ECB and Monetary Policy: A Closer Look

dollToday ECB President Mario Draghi is expected to keep interest rates at a record low 0.75 percent at the ECB meeting despite the euro at 2011 highs and rallying nearly 9 percent since Draghi’s pledge in July to do “whatever it takes” to support the euro.

A resurgent euro is not sitting well with France’s PM  President Francois Hollande who on Tuesday urged the 17 member euro bloc area to set a mid-term target for the Euro’s exchange rate and establish a comprehensive jobs policy.

“A monetary zone must have an exchange rate policy or else it ends up subjected to an exchange rate that does not match the true state of its economy” Hollande said during a speech addressed to the European Parliament in Strasbourg.

A strong euro makes it difficult for European companies to export goods across the global market at a time when growth is sorely needed across the euro-area to help drive down its unemployment rate and create more economic stability.

ECB chief Mario Draghi mentioned in January that the euro’s trade-weighted index has been more stable and is still down more than 10 percent from the highs of 2009.

Today the yen is bouncing off yesterday’s 33-month low against the dollar.

The euro fell against the dollar and a strengthening yen.

The Bank of Japan’s (BOJ’S) plan to assertively weaken the yen and follow loose monetary policy is the primary catalyst behind the yen’s precipitous drop which is intended to boost their exports and prevent deflation.

The Bank of Japan raised its inflation target and pledged limitless stimulus.

On Tuesday BOJ governor Masaaki Shiraka reported that he will step down on March 19th, three weeks before his five-year term ends in April.

In the United States the Federal Reserve’s decision to continue purchasing securities at a rate of $85 billion per month until the unemployment rate falls to 6.5 percent will pump more liquidity into the market even despite concerns of future inflation.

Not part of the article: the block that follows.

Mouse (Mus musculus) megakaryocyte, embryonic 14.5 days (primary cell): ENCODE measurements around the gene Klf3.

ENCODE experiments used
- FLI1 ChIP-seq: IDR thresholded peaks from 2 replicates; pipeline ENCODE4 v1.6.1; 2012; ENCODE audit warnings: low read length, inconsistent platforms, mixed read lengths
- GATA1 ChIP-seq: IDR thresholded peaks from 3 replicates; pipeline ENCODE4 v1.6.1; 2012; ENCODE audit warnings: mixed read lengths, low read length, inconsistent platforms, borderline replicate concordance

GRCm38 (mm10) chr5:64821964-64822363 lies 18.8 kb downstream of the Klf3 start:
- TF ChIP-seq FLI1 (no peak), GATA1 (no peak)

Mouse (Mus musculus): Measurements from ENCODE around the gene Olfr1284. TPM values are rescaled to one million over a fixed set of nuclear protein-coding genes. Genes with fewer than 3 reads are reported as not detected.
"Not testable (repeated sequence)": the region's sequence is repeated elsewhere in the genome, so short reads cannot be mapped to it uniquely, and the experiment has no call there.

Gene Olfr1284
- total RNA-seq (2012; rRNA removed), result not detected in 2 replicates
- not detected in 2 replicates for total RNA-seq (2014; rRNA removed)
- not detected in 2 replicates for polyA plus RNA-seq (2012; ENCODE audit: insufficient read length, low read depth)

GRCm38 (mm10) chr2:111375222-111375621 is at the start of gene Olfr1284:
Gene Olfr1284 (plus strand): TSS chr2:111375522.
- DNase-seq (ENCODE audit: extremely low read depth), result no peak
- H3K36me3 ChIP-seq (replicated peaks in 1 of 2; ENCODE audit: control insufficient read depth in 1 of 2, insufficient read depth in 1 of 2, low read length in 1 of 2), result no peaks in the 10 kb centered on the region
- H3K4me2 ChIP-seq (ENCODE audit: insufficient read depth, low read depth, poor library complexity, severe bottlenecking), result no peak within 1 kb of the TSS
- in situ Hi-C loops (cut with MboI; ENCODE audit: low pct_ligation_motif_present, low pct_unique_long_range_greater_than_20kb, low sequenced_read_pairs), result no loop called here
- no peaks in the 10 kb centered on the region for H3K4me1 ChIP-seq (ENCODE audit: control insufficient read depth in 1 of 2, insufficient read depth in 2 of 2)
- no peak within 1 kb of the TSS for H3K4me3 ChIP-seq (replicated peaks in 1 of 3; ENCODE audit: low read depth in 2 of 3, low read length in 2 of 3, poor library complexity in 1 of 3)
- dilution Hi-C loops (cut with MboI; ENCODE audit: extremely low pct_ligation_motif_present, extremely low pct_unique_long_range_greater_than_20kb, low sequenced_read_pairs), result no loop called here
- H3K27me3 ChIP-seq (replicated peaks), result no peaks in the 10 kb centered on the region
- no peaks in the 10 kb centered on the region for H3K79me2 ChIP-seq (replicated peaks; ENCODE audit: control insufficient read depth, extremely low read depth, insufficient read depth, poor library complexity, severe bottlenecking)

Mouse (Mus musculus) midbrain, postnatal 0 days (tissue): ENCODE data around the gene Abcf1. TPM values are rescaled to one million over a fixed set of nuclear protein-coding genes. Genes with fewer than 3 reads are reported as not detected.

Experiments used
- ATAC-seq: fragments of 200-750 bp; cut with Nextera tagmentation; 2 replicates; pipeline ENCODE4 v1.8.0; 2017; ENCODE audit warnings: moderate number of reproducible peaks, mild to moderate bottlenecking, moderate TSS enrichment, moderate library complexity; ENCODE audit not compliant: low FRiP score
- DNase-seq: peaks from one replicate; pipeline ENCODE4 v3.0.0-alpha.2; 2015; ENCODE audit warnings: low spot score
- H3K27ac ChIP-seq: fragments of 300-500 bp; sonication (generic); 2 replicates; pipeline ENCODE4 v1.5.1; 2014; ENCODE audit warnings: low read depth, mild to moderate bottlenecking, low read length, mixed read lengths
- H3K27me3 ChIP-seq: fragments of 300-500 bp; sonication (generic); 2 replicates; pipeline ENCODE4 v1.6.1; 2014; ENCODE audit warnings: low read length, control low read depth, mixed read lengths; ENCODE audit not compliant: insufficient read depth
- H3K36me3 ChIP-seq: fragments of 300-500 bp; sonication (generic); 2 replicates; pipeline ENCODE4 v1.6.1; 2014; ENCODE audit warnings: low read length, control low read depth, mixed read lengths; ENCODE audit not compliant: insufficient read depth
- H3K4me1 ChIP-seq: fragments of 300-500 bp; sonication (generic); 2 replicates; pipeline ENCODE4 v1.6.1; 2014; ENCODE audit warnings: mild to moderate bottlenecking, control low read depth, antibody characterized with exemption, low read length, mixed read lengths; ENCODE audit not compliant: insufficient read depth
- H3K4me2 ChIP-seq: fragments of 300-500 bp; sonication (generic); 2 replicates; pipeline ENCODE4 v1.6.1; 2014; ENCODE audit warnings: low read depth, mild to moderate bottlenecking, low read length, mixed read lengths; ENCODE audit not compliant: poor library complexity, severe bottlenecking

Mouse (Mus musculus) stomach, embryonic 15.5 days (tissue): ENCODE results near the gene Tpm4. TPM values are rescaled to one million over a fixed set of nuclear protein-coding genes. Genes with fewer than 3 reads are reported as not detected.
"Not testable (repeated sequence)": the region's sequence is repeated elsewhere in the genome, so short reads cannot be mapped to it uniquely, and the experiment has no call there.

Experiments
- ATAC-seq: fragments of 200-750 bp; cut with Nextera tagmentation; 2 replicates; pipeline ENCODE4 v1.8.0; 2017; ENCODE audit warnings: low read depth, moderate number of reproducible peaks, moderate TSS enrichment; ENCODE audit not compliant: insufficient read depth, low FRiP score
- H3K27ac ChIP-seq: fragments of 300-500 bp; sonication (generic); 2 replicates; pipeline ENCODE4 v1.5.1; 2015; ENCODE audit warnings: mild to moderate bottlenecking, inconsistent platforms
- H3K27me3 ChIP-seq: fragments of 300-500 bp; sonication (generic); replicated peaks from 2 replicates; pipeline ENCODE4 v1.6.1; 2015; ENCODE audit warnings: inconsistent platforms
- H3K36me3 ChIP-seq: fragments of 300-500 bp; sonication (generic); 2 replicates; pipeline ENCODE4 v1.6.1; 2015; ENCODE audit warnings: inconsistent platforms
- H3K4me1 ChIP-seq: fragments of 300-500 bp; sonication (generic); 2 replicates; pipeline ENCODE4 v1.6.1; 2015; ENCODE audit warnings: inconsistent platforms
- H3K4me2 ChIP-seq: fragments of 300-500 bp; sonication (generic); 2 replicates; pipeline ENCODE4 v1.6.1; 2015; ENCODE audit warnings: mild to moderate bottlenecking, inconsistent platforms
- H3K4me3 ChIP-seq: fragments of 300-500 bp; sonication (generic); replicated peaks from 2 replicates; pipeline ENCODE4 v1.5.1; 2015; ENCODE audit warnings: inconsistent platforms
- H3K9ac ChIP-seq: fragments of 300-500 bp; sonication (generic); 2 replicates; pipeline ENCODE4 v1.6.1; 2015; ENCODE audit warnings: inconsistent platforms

Many economists believe that the United States is still a long way off from obtaining an unemployment level of 6.5 percent, especially with the United States’ unemployment rate moving up to 7.9 percent from 7.8 percent in January and the federal government preparing for across the board sequester cuts scheduled to begin on March 1st unless politicians in Washington are successful in working out a new deal before March 1st to prevent the budget cuts.

On Tuesday the Congressional Budget Office (CBO) said that future sequester cuts would amount to $42 billion less in federal spending between early March and the end of September.

In 2013 sequester cuts are expected to lower the federal budget by $85 billion as a result of  “across the board” federal cuts in defense and non-defense spending.

The concern over artificially low Treasury yields from the Fed’s security buying spree of $ 85 billion per month is that complacency could set in among policy makers in Washington D.C.,  leading to a failure to act with urgency in tackling the U.S. debt problem, believing that loose monetary policy might be the right engine for the United States to expand its GDP growth instead of relying on other unpopular instruments such as comprehensive fiscal reforms.

Congress is currently searching for new ways to delay the sequester budget cuts but there has been little progress made thus far.

On Tuesday President Obama demanded that Congress approve legislation to replace at least some of the $85  billion in automatic spending cuts which are set to begin on March 1st.

Obama said the cuts should be replaced by both spending cuts and tax hikes.

Obama appears to be willing to have Congress approve a smaller package deal rather than face no new package at all.

“If they can’t get a bigger package done by the time the sequester is scheduled  to go into effect, then I believe they should at least pass a smaller package,” Obama said.

Republicans responded by saying that Obama’s plan for new revenues in a short-term deal was a non-starter since he just received $600 billion in tax increases during the “fiscal cliff’ negotiations in December.

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